Al-Hijra is an annual Muslim festival marking the first day of the Islamic New Year and the month of Muharram. This day represents the journey of the Prophet Muhammed from two of the holiest sites in Islam, from Mecca to Medina, in 624CE. Hijra itself means “migration” in Arabic. Muharram itself is one of the four sacred months of the Islamic lunar calendar, of which there are 12 in total, and the second most important after Ramadan. The month moves from year-to-year as it follows the moon phases.
The names of the 12 months in the Islamic lunar Calendar are-
As in the western new year, Muslims often make resolutions on Al-Hijra, but the Islamic New Year and the wider sacred month are worshipped differently in the two predominant strands of Islam, Shiite and Sunni. For Shiites, he fact that the day coincides with the anniversary of the Battle of Karbala, which took place in the southern Iraqi city in 680, is significant. Shiites argue that only relatives of the Prophet Muhammad should succeed as caliph, which sparked the split between Shiite and Sunni after the Muhammed’s death. Mohammed’s first cousin, Ali, was murdered in 661 and at Karbala, his grandson Hussein Ibn Ali was killed by an army sent by Sunni caliph Yazid I. His defeat marked the ascendance of Sunni Islam over the Shiites, a discourse that is very much present in modern politics today, with Sunni Saudi Arabia and Shiite Iran battling for influence in the Muslim world.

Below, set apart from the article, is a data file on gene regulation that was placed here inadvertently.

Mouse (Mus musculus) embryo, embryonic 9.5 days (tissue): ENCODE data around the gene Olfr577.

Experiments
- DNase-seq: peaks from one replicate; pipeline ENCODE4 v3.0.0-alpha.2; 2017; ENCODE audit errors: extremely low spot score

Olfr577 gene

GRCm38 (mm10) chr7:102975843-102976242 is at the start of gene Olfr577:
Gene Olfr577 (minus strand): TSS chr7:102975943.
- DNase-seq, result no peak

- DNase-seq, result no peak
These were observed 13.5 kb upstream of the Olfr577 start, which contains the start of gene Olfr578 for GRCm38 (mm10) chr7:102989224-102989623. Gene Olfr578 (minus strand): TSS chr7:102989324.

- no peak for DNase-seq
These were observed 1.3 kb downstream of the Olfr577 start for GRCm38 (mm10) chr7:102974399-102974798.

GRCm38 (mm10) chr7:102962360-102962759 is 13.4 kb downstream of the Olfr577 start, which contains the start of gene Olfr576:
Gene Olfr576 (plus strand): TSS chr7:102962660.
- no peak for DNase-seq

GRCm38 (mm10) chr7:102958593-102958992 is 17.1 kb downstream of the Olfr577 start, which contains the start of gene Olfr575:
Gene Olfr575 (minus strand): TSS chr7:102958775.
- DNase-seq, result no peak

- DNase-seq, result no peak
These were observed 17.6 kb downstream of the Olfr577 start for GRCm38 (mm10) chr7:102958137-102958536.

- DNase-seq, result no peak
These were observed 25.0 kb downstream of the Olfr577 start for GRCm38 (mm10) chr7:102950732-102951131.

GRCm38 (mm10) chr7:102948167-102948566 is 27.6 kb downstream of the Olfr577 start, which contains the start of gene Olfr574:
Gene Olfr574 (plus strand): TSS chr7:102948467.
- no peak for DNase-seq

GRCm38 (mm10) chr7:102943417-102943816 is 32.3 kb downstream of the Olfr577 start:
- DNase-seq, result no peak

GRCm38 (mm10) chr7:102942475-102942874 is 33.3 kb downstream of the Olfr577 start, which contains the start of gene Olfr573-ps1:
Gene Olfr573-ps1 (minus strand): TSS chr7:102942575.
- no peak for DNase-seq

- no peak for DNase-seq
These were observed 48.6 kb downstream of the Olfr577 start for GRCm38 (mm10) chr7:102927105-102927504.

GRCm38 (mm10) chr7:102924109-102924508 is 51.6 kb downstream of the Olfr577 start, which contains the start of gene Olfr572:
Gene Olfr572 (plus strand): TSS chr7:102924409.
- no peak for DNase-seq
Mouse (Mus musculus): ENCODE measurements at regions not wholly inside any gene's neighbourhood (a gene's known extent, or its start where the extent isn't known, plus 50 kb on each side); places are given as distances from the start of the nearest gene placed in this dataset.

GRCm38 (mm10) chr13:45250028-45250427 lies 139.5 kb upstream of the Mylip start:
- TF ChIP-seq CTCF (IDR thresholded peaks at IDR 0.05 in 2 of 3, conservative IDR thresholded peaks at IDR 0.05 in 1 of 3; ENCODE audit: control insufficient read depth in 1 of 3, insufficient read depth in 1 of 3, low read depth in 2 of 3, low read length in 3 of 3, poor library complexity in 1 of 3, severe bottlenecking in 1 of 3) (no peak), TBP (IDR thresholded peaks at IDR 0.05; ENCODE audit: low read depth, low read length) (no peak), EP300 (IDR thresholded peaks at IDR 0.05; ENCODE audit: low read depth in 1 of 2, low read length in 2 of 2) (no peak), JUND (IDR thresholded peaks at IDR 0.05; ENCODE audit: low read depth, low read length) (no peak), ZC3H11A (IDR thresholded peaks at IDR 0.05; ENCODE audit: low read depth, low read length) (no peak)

Shiites now mourn Hussain’s death for the first ten days of Muharram and take part in reenactments of the battle. Of particular significance is the tenth day of the month, known as Ashura, the day that Hussein was killed. Shiite Muslims fast and pray in the build-up to Ashura on what will be the Year 1438 AH, which stands for the year of “Hijra.” Millions of Shiite pilgrims travel to their holiest sites for the commemoration, located in both Iran and Iraq, particularly Karbala, which is situated 100 kilometers south of the Iraqi capital, Baghdad. They mourn, beat their chests in what is called Latyma, and self-flaggelate, cutting incisions into their heads with machetes. Sunni Muslims, instead of mourning, fast on the day of Ashura to celebrate the victory of Moses over an Egyptian pharaoh on the 10th day of the sacred month.